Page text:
For all our members who want to advance in reticello needlelace. Learn reticello needle lace. Learn reticella needlelace. Point coupe, punto tagliato.  We include embroidered reticella AND needle lace reticella.

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Latest Activity: Oct 6

Resources for Reticella

These are some resources for learning reticella/reticello.


Guida al ricamo reticello e merlatto venziano  "A great book with wonderfully clear photros of each stage of the work."


Giuliana Buonpadre: "Gli Andichi  Il Reticello" published in 2005. Jenny says:

Her books only seem to be available through her. Check out her web pages at   Go to the books tab, then right down the bottom she gives info on prices & how to obtain them.


Virginia Bonfiglioli Chiavegato:  Punto in Àere, Antico Merletto ad ago di Bologna.  Publ by  RE Enzo Editrice, 2003. pages: 120.  Language: Italian

Carmelina says: It's totally ilustrated, with patterns from beginners to experts. She gives indications about fix the lace to the fabric. The graphics are big with very clear instructions (if you speak italian, I've been translating them to spanish). The patterns have numeration for the execution. The graphics are done by Sergio Chiavegato and seem engineering work: perfect.  The photos are lovely with precious examples of reticello and punto in àere. I have no doubt that it's a very useful book.


Ricci, Elisa. Old Italian Lace, Vol. 1 part 5 has photos of some reticello samplers with a variety of motifs that could be copied.

Devon says: "look for Ostaus, Parasole and Vinciolo to find scanned copies of 19th century reprints of the original 17th and 16th century pattern books which feature reticello and punto in aria designs of unquestionable authenticity."


Laura Marzorati: Guida al ricamo Reticello e merletto veneziano, and Guida al ricamo Reticello Liberty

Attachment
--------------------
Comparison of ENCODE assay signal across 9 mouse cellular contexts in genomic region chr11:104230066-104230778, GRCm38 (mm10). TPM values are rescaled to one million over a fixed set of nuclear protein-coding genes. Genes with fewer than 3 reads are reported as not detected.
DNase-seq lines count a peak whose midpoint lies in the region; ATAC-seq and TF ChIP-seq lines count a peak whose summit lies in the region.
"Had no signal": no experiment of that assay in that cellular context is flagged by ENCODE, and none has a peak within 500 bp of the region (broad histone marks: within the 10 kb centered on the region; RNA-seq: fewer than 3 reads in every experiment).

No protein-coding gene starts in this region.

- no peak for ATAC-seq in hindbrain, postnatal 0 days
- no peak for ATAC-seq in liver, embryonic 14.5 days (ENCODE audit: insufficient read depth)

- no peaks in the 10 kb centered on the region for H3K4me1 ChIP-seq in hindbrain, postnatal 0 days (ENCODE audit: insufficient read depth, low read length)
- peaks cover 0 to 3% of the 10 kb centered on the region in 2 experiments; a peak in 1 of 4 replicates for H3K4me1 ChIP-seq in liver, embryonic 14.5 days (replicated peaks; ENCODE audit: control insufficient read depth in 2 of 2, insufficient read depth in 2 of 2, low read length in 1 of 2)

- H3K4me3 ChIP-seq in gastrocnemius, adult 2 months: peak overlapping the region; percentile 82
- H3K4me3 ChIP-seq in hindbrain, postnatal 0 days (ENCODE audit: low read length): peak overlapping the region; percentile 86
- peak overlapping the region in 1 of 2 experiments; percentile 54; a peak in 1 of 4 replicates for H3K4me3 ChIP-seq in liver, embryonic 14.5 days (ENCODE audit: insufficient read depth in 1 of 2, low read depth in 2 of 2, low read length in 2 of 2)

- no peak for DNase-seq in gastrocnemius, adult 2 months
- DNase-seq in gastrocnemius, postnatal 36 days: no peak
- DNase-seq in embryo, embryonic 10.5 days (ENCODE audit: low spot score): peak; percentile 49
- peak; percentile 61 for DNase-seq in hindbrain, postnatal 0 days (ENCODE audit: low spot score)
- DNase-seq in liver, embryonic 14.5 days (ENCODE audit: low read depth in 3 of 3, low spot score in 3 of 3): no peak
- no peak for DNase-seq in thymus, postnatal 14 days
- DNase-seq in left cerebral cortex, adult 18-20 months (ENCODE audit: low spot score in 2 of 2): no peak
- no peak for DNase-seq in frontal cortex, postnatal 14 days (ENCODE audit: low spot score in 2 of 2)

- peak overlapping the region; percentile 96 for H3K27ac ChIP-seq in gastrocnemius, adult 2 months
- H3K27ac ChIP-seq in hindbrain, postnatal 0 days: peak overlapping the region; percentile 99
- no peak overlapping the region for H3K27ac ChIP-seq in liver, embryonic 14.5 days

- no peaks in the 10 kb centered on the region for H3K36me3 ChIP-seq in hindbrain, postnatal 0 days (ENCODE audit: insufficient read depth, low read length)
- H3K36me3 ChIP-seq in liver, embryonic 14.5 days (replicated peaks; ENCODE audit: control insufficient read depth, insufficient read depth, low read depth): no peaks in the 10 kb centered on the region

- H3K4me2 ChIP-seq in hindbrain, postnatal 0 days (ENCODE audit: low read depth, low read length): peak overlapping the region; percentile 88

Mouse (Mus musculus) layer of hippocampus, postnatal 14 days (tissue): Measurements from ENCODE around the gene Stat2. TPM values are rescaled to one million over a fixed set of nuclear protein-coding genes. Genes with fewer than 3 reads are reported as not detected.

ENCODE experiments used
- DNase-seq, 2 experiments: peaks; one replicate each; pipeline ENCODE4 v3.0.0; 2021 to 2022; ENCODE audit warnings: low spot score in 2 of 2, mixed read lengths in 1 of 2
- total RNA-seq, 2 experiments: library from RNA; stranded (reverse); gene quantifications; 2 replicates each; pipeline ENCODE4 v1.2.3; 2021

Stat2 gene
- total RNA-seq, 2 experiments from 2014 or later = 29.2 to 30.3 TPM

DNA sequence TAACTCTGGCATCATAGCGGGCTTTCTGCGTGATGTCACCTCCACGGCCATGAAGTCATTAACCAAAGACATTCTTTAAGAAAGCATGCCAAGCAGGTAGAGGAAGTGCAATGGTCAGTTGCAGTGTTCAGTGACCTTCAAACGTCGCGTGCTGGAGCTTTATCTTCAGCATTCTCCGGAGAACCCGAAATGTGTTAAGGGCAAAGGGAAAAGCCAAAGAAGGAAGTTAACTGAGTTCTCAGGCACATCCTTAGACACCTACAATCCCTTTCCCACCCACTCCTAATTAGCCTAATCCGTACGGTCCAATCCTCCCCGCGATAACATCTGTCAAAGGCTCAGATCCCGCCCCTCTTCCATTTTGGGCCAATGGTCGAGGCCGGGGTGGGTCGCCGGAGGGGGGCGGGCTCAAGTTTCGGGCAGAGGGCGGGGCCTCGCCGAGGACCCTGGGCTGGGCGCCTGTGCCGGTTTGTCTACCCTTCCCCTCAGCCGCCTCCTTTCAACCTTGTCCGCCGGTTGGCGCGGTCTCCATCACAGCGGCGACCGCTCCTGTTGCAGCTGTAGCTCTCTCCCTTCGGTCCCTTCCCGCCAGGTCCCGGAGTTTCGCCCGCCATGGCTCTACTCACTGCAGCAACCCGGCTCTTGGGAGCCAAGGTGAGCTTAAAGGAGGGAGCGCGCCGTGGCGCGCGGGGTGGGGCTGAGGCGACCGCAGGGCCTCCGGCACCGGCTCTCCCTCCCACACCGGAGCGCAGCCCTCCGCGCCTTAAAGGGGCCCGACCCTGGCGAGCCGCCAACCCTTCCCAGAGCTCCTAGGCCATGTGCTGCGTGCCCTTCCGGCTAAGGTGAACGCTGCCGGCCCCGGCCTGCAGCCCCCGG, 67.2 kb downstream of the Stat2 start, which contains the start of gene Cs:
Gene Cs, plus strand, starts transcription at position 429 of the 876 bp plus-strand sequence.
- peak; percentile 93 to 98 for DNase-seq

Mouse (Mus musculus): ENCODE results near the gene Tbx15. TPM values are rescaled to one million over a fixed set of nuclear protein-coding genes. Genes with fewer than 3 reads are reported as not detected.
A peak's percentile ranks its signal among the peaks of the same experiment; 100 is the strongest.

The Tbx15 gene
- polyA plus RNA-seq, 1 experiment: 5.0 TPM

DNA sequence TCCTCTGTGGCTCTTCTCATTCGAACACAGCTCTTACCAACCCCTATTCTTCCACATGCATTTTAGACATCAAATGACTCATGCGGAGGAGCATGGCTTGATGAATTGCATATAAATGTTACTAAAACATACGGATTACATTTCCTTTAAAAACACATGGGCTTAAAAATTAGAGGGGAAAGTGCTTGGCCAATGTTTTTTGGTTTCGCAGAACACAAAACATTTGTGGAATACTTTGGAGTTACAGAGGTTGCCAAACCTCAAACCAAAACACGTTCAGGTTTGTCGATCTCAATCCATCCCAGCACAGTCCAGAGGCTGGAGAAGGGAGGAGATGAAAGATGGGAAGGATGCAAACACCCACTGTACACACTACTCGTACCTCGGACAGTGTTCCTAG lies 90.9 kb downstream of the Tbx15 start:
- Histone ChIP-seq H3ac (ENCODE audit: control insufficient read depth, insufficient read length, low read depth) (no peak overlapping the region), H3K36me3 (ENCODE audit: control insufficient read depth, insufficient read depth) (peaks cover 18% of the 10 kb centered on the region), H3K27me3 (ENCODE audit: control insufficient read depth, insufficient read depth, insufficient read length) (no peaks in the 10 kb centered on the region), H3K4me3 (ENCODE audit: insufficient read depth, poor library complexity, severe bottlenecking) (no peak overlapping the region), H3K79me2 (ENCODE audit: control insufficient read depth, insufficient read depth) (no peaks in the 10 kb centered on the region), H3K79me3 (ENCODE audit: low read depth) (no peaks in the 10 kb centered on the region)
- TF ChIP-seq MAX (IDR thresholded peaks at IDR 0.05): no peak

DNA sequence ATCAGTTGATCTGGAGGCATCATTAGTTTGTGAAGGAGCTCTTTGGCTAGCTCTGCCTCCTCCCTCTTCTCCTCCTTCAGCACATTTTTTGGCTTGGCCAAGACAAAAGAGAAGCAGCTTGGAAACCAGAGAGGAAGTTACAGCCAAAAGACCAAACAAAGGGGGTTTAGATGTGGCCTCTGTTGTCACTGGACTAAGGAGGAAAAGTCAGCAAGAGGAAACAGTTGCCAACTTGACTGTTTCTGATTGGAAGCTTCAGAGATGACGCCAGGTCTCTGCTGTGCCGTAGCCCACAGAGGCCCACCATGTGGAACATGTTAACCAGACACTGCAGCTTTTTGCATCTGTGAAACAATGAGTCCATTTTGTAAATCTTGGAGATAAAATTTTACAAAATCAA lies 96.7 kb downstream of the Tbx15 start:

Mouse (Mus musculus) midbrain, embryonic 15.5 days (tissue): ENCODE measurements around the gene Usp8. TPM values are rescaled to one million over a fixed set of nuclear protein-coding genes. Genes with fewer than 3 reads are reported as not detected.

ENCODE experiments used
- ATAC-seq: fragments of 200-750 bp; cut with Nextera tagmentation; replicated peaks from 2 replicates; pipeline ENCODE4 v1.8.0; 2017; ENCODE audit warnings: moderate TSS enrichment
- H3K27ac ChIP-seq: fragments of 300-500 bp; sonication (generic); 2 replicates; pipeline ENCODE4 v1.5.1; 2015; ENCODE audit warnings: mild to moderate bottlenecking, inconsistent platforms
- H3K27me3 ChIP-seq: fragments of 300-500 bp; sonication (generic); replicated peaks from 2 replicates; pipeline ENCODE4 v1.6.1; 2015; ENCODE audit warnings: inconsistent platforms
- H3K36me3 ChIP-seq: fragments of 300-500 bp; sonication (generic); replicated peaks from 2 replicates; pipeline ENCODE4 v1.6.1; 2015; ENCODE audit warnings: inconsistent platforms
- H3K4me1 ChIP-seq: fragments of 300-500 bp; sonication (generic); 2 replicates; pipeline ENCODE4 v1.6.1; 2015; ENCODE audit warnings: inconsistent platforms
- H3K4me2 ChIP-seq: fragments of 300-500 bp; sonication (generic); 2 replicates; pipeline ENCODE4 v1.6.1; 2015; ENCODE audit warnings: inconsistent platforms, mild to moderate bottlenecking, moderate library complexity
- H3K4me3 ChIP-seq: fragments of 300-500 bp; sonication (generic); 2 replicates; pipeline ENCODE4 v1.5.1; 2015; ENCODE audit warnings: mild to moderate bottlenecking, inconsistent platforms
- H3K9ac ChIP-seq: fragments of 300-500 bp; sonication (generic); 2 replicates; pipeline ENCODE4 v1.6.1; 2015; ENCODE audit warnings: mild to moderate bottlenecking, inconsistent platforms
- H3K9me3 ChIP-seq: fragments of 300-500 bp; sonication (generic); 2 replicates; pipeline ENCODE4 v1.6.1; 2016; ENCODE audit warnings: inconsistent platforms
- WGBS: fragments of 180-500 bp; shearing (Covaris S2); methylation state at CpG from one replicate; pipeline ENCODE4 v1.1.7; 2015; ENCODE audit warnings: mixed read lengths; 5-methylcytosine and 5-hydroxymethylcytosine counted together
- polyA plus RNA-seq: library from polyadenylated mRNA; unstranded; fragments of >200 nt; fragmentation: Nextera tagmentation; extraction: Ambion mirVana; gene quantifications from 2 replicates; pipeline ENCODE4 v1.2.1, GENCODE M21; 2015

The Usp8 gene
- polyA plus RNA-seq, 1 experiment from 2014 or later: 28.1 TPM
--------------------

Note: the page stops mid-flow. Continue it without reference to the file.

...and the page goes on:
Paola Barbieri, Il Reticello interpretato da Paola Barbieri, published by the Associazione Il Punto Antico. You can purchase directly from the Edizioni Il Punto Antico website with PayPal or a credit card. You can request a French or English insert when you order.

There are step-by-step photos, good diagrams, works in progress, 11 different delicious projects, many filling stitches. (Review taken from Italian Needlework website by Jeanine in Canada.)


This  is a step by step beginners guide to a Reticella type lace  but worked within fabric after the cut out squares are stitched around.  Her photographs and diagrams of each step are very clear, and she takes  Small steps so the complete novice can understand what is what!   It progresses with clear instructions on how to cut away and make the grid, to step by step instructions on how to fill the grid with a variety of motifs.


There are 15 motifs shown, and corners and an edge,  and at the end of the book are some patterns for more complex designs. Her samples show multiple motifs arranged within the same piece to make a variety of patterns. Includes instructions for Left-handed workers too.


ONLINE SOURCES FOR PATTERNS:  Look for Dillmont, C.M. Ricci and Hardouin, which have some patterns for simple and complex geometric lace motifs.

Hardouin ALBUM DE DENTELLE DE VENISE.  Part 1 is geometric, part 2 curvilinear

Ricci, Cleofe Mingarelli DISEGNI DI TRAFORI

Novo, Giardineto. Punti Tagliati [Cutwork], Matthio Pagan, 1550 

Dillmont, Thérèse de. Needle-Made Laces; 1st Series, D.M.C, 1900. Part 1 is geometric laces.

(The Needlemade Laces of Reticella"  by  J. and K. Kliot is a reprint of the last item, part 1 of Dillmont's NEEDLE MADE LACES)


WEBSITES AND ONLINE TUTORIALS: ;     "Promoting the craft of historically designed needle lace."

Has 1 relatively simple design for practice near the end.  This one has a different pattern, and is worked in the needle lace manner (fabric is only a temporary scaffold).  A photo of a sampler of fillings made into a pillow.  Enlargements show enough detail that they could be copied easily.


Basic tutorial in Punto Antico (antique cutwork) 


For book reviews in Italian see below.  She has shut down her website and moved to the blog format.  This one has clear instructions about how to prepare the openwork squares. 


Silvia has a tutorial on her blog for a simple reticella design worked in the aemilia ars method. There are 5 parts, and here they are sequentially:


For Sylvia's newest reticella tutorial, see

Lefkara Lace Embroidery by Androula Hadjiyiasemi --  Mary Corbett reviews it on her website: 


For Italian names of various kinds of cutwork and drawn thread work, see .  Look under tecnichi.


Ruskin work is one variety of geometric cutwork that is similar to reticella: 

Reticella embroidery, showing the steps in order: 

A great tutorial on how to make the little oval spots, with a very clear diagram    Look near the bottom of the page.


Discussion Forum

Books and online resources 11 Replies